Gay health: access to healthcare
As a lesbian, gay, bisexual or transgender person you are entitled to exactly the same standards of care as heterosexual people in the NHS.
Your rights are now clearly stated in the NHS Constitution, which all NHS organisations have to comply with.
It's a good idea to tell your doctor if you're gay, lesbian or bisexual. If your doctor knows about your sexuality or sexual preferences, it can be easier to discuss your life, relationships and health concerns. They can also keep an eye out for any health problems that might be relevant to you.
Studies have shown that lesbian, gay and bisexual people can feel reluctant to talk openly to their GP and may avoid appointments because of fear of prejudice.
As a gay man or woman, you may worry about homophobia. Clinicians, such as nurses and doctors, may occasionally react poorly to a patient who comes out to them. This can be because of ignorance or prejudice.
Either way, it's unacceptable and illegal. The law, the NHS and the General Medical Council, which regulates doctors, are clear that there should be no discrimination on the grounds of sexual orientation or gender identity. If this happens to you, the best thing to do is to make a complaint immediately.
We are all individuals, and we share a lot of the same health needs whether we are members of the lesbian, gay, bisexual or straight communities. However, there are some areas where people who identify as lesbian, gay or bisexual might have different health needs or risks from those who identify as straight.
There are higher rates of HIV and other sexually transmitted infections (STIs), such as syphilis and gonorrhoea, among gay or bisexual men. Among lesbians, rates of STIs are usually lower than in heterosexual women.
A survey by Stonewall found that gay and bisexual men are more likely to smoke and drink than straight men. Two-thirds of gay and bisexual men have smoked at some time in their life compared to half of men in general. More than two in five (42%) gay and bisexual men drink alcohol on three or more days a week compared to 35% of men in general.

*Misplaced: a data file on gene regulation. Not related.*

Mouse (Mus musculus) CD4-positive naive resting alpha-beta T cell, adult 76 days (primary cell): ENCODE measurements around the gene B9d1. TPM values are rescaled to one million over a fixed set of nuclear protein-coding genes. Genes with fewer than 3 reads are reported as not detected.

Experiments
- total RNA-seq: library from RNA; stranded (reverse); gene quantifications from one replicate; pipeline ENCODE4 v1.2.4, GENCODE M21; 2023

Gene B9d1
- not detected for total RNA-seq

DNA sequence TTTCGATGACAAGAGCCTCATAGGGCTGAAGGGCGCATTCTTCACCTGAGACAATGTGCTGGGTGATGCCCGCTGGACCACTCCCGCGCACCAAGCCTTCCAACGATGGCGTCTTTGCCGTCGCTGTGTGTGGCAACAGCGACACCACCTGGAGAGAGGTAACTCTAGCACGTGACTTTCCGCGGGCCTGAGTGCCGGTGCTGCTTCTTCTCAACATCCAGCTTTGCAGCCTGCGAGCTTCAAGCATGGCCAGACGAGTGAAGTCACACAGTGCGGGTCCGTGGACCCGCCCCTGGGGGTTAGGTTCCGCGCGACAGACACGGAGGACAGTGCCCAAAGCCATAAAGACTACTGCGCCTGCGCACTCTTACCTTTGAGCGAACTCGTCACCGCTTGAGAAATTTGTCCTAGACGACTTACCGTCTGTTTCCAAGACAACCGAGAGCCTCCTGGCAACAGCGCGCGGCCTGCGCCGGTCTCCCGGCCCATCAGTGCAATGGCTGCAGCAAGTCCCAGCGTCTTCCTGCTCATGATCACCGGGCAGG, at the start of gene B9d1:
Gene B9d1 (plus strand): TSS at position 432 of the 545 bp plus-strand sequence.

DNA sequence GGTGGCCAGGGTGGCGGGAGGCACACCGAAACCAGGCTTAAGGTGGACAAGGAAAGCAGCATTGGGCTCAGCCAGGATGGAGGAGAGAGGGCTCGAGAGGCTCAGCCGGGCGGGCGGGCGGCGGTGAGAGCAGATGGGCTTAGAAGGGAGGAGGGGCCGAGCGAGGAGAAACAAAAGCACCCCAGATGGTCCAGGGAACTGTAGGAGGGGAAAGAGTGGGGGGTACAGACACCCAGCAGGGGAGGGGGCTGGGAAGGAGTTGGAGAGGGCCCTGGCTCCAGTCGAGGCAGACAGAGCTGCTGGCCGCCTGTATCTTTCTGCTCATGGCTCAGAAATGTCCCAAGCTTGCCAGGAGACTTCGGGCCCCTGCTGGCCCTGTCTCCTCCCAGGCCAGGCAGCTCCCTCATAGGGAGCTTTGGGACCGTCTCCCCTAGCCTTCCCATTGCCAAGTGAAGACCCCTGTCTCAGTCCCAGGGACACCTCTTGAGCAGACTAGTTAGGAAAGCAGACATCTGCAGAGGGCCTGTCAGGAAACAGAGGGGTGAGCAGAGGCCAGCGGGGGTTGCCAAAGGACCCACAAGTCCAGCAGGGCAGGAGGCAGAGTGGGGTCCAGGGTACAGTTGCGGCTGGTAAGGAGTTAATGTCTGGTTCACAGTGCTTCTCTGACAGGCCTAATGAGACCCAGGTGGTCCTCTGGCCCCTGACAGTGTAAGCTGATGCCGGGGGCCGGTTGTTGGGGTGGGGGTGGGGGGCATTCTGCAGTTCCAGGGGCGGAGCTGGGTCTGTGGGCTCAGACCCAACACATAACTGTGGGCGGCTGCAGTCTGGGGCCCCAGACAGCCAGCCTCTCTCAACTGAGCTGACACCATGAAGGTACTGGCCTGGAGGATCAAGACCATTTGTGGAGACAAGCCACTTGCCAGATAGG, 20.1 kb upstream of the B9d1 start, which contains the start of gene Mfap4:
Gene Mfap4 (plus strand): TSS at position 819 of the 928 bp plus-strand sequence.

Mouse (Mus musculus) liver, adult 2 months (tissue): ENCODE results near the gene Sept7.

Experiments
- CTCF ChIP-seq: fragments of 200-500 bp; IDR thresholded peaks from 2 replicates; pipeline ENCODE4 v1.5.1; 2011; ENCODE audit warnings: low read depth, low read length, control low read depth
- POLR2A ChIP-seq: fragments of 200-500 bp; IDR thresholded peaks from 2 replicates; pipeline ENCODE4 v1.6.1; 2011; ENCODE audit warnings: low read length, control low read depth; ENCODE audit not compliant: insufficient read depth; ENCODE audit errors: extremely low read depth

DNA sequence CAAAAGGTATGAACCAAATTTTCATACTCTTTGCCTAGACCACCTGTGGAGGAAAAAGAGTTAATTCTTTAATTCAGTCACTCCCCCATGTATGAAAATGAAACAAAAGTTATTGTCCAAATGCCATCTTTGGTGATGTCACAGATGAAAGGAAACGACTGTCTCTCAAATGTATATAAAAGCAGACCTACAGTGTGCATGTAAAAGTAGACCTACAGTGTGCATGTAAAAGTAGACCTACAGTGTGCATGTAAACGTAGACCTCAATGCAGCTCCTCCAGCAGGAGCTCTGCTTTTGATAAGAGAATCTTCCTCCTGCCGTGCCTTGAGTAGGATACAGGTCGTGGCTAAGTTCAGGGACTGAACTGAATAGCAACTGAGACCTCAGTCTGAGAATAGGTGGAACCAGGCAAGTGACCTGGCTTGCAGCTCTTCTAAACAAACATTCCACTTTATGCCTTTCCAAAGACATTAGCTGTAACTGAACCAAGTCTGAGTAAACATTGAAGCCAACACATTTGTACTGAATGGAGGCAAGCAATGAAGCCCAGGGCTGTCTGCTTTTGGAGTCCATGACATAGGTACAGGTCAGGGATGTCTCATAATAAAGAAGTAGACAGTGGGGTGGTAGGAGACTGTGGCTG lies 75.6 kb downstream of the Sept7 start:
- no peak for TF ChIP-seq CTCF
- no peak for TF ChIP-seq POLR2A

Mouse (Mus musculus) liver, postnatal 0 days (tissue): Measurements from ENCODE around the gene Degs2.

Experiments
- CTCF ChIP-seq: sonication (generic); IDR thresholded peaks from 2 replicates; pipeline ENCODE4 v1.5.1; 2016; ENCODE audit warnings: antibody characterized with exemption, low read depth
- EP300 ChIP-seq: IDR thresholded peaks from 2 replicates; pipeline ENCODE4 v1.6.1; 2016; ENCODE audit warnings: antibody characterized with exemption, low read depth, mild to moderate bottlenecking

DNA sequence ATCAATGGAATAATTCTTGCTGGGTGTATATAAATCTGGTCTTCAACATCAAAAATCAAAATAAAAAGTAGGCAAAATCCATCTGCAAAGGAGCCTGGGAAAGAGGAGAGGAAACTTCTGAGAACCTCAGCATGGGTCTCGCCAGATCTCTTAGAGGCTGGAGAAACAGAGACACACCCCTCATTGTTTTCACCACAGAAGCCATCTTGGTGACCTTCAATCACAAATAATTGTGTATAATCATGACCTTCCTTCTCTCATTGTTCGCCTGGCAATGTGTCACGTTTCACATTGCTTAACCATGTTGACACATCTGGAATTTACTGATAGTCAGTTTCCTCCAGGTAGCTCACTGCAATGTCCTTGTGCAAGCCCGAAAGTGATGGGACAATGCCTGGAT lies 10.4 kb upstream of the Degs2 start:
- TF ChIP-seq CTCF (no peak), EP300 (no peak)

Another Stonewall survey found that lesbian and bisexual women are more likely to smoke and drink than women in general. Two-thirds of lesbian and bisexual women have smoked compared to half of women in general, and 40% of lesbian and bisexual women drink three times a week compared to 25% of women in general.
For some, a lifetime of feeling "different" or being treated differently can affect your mental wellbeing and have an impact on your physical health, such as high blood pressure and eating disorders. It can also lead to self-harm, which appears to be more likely among lesbian, gay and bisexual people than straight people.
Health checks and support
According to Dr Justin Varney, a consultant in public health medicine, there are important health services that everyone should take up, including lesbians, gays and bisexuals, such as regular and routine check-ups for blood pressure and STIs.
In addition, gay and bisexual men are more at risk of hepatitis B and should have a hepatitis B vaccination.
Find out more about health checks for gay men and women.
You can find more information about healthcare and the LGB community, and where to go for support, at:
Choosing a GP
Your choice of doctor is usually restricted by where you live, although there may be many surgeries to choose from. Some things to consider are:
- opening hours and how easy it is to get an appointment
- the number of doctors in the clinic (it may be easier to get an appointment at a larger surgery)
- the gender of the doctor, if you have a preference
When visiting the surgery, keep an eye out for any posters or reading material that are particularly relevant to lesbians, gay men and bisexuals.
Ask if the doctors have had any recent equality training and if the practice has an equality policy that includes sexual orientation. You have the right to complain if you feel you have been discriminated against.
Sexual health clinics
Genitourinary medicine (GUM) clinics are specifically for sexual health. The services at NHS GUM clinics are free of charge and you don't have to provide personal details, such as your real name. Find out more about the services sexual health clinics offer.
NHS walk-in centres
These give you access to health advice and treatment for minor illnesses or injuries. You don't need an appointment or to be registered.
They're run by experienced NHS nurses and are usually open every day of the year. They provide a variety of services, including treatment for minor illnesses and injuries such as colds, infections (non-sexual), cuts and sprains.
The term 'trans' refers to a diverse community of people, including those who cross-dress (transvestites) and transgender people who have a strong desire to live as a person of the opposite sex. Like lesbian, gay and bisexual people, trans people may face prejudice, isolation and limited understanding of their lives.
These experiences place many trans people at risk of alcohol abuse, depression, suicide, self-harm, violence, substance abuse and HIV. A lot of the information in this section will be relevant to trans people. Find out more about transgender health.
You can also find out more information at gires: information for trans people.
Article provided by NHS Choices
Record managed by Oxfordshire Family Information Service